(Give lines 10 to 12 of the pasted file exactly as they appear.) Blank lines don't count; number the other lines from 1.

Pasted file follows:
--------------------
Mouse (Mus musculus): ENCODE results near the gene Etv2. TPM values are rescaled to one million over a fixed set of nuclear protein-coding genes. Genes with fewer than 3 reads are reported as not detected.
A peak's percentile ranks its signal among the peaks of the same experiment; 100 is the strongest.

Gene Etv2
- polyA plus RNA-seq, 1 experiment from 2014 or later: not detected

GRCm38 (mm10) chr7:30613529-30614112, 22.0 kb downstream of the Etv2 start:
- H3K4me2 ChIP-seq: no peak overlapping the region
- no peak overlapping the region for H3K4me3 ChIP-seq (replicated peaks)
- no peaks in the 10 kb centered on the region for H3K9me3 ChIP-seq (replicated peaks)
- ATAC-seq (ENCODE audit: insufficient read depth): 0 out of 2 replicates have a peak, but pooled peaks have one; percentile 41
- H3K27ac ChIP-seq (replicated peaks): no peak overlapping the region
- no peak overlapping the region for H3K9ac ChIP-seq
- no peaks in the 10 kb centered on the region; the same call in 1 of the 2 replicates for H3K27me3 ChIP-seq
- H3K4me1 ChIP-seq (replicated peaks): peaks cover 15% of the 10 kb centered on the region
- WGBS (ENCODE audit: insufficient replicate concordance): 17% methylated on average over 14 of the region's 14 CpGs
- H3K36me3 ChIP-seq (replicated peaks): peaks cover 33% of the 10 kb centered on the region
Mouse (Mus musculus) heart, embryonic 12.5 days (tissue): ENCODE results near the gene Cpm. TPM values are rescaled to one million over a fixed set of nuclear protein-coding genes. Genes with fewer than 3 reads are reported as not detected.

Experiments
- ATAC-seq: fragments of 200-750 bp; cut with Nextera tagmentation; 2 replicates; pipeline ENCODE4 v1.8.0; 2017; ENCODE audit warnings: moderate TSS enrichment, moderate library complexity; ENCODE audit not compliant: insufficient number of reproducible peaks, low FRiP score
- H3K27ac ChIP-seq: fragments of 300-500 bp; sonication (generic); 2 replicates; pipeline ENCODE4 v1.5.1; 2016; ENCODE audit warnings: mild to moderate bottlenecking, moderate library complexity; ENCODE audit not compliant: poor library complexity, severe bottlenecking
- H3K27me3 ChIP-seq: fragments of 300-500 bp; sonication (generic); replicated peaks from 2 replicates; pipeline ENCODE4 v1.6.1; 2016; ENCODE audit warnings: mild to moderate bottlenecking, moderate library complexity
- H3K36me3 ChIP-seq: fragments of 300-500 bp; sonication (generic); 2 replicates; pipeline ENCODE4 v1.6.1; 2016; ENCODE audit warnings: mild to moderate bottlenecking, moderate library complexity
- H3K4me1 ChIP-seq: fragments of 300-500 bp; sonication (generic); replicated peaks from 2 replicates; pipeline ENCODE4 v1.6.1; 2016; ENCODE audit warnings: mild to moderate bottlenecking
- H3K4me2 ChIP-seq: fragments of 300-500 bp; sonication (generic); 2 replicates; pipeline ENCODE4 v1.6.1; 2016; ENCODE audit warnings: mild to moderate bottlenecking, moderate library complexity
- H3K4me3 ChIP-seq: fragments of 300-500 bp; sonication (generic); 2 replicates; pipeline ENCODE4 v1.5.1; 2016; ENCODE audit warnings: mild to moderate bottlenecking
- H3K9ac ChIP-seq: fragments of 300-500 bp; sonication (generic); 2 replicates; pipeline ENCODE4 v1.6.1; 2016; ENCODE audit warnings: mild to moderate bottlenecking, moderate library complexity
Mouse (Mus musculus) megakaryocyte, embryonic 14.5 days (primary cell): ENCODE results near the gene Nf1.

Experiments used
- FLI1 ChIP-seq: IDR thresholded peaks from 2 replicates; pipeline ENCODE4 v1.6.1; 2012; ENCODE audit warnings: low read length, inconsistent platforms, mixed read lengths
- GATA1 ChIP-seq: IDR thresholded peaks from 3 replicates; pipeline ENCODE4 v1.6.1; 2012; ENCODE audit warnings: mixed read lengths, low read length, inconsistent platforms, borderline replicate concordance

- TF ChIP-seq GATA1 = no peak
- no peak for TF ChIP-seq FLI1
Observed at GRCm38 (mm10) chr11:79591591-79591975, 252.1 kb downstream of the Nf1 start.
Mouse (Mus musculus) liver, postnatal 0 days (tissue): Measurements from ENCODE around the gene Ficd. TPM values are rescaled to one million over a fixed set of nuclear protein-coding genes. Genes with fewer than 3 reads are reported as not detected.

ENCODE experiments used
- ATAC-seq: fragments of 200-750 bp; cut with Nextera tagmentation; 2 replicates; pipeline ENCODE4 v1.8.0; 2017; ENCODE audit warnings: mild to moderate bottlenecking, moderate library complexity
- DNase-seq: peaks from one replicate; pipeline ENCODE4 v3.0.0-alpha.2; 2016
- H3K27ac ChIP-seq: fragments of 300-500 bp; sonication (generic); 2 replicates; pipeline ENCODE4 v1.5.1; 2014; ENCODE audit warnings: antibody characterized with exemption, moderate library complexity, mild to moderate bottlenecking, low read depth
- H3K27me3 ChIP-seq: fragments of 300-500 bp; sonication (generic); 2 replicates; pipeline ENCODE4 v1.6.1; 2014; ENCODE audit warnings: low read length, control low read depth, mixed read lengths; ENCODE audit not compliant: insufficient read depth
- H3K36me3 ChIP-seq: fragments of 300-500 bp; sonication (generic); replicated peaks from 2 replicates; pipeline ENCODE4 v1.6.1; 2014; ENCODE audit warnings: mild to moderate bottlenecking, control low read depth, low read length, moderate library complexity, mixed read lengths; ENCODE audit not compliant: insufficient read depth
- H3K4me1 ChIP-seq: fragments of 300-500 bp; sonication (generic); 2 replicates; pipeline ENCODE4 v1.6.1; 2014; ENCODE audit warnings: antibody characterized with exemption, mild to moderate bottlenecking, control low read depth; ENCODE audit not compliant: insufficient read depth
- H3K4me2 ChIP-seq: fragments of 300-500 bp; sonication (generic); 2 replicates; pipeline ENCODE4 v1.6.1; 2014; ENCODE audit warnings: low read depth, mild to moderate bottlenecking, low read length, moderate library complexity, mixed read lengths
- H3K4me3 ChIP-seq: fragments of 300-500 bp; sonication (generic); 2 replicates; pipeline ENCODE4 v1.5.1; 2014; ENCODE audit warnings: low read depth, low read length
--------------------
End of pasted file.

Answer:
- H3K27ac ChIP-seq (replicated peaks): no peak overlapping the region
- no peak overlapping the region for H3K9ac ChIP-seq
- no peaks in the 10 kb centered on the region; the same call in 1 of the 2 replicates for H3K27me3 ChIP-seq